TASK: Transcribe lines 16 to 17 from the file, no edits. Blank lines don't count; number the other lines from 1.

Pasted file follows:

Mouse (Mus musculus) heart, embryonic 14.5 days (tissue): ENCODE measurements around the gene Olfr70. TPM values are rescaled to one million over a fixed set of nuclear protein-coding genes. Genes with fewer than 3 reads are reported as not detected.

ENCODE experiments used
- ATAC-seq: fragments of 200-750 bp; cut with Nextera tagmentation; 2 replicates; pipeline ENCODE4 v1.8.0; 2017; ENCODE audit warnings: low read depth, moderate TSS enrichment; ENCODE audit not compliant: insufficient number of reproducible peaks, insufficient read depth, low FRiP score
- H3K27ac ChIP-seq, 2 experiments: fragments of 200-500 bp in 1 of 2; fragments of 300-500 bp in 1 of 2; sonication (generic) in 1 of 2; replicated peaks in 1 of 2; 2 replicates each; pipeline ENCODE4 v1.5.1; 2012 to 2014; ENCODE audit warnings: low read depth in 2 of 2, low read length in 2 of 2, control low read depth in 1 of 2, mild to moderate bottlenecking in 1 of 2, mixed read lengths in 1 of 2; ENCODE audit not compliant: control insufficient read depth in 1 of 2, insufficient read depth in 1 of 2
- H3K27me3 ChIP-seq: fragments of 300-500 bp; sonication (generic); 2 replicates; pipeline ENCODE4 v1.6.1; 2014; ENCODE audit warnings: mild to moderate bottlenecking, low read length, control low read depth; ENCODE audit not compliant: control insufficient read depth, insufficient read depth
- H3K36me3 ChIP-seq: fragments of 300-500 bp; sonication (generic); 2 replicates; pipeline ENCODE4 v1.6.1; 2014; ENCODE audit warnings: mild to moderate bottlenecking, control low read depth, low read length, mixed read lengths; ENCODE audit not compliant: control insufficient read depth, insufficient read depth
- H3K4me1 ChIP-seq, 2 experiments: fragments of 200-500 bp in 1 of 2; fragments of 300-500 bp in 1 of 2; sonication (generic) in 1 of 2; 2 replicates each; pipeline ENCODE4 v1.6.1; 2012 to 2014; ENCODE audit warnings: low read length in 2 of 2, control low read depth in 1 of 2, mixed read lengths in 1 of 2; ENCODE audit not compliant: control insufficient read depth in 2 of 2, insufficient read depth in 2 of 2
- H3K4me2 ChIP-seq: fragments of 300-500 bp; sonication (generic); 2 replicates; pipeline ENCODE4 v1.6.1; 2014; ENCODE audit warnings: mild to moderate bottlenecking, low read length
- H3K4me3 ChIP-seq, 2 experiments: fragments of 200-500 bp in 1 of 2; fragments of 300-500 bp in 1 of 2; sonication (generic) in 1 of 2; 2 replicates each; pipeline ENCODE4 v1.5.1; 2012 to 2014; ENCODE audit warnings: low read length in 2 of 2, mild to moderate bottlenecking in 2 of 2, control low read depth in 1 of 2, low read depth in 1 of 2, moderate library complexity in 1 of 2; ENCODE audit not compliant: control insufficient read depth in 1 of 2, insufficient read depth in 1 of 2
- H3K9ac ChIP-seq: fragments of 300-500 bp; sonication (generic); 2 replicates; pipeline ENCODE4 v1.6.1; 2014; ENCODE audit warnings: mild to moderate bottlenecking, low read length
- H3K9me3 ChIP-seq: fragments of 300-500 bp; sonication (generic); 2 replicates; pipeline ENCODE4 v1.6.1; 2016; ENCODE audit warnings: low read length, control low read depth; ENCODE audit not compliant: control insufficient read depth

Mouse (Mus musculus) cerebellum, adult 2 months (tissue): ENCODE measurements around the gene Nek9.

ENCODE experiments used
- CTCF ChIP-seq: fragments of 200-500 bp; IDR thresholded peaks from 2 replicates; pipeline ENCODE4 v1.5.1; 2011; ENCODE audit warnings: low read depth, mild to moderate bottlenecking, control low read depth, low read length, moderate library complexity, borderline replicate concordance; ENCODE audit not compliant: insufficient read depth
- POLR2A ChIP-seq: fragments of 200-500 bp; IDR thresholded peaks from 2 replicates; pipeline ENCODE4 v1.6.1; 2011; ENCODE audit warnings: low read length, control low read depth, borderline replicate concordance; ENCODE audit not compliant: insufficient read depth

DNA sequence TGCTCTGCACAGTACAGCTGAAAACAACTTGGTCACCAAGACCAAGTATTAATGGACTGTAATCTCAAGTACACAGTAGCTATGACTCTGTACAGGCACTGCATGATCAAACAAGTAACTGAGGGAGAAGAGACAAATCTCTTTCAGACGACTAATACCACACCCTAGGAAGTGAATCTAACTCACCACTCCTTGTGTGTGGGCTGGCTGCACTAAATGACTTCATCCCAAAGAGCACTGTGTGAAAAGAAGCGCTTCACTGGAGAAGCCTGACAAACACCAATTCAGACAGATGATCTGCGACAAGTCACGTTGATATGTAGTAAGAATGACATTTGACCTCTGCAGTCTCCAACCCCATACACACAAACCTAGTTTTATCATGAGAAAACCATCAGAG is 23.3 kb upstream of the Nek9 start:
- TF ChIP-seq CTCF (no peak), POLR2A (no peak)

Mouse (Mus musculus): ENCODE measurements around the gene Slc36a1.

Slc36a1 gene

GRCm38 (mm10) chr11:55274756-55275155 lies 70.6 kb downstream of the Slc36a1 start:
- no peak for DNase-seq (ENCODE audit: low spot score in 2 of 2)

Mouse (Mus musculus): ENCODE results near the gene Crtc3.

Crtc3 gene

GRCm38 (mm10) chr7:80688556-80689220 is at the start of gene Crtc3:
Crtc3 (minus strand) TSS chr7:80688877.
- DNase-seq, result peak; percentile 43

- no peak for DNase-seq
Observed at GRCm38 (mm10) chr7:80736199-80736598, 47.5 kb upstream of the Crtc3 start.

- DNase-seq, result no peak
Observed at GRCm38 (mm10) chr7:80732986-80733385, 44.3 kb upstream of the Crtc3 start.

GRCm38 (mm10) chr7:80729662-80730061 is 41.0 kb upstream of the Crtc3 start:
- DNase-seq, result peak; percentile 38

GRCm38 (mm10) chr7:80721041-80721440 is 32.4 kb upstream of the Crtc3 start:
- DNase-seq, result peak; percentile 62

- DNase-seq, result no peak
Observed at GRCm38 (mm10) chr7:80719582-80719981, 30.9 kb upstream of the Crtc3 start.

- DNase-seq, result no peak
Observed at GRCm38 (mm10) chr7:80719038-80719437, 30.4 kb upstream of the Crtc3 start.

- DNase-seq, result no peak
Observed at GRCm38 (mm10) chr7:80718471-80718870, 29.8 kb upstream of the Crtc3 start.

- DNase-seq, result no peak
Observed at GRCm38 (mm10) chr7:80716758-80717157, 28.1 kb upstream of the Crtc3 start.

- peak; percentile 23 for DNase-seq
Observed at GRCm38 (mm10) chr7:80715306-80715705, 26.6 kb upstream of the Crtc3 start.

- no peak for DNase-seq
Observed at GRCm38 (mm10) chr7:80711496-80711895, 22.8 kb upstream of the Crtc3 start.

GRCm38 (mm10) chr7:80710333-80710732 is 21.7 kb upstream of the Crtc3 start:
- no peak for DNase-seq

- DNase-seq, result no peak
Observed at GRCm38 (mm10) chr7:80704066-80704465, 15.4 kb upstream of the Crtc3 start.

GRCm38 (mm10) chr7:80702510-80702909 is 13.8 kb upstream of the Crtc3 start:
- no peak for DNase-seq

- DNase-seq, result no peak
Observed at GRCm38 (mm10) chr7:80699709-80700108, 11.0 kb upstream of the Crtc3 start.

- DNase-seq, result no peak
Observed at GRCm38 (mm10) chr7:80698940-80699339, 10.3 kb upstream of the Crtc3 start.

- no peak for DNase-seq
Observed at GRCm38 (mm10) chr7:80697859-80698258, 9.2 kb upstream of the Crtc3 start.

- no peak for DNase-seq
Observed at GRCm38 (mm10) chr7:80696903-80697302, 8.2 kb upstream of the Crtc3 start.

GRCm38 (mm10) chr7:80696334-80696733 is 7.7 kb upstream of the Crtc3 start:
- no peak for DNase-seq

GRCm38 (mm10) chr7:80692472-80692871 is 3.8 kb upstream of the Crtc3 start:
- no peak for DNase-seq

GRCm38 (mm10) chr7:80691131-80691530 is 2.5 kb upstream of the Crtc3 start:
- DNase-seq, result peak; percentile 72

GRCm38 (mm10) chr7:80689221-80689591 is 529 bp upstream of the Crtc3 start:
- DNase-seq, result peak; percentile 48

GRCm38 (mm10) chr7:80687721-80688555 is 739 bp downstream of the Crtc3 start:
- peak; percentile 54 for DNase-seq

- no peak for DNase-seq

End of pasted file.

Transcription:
DNA sequence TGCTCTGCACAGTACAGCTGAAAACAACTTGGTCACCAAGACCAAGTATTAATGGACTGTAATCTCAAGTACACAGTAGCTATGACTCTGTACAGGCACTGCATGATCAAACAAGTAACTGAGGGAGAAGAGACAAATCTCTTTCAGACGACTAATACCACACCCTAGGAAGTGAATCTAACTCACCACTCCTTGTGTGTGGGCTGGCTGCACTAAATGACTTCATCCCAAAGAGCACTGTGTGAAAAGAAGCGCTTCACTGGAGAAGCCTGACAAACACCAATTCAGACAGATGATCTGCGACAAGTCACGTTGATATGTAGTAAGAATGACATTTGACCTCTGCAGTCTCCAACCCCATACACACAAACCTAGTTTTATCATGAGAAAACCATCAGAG is 23.3 kb upstream of the Nek9 start:
- TF ChIP-seq CTCF (no peak), POLR2A (no peak)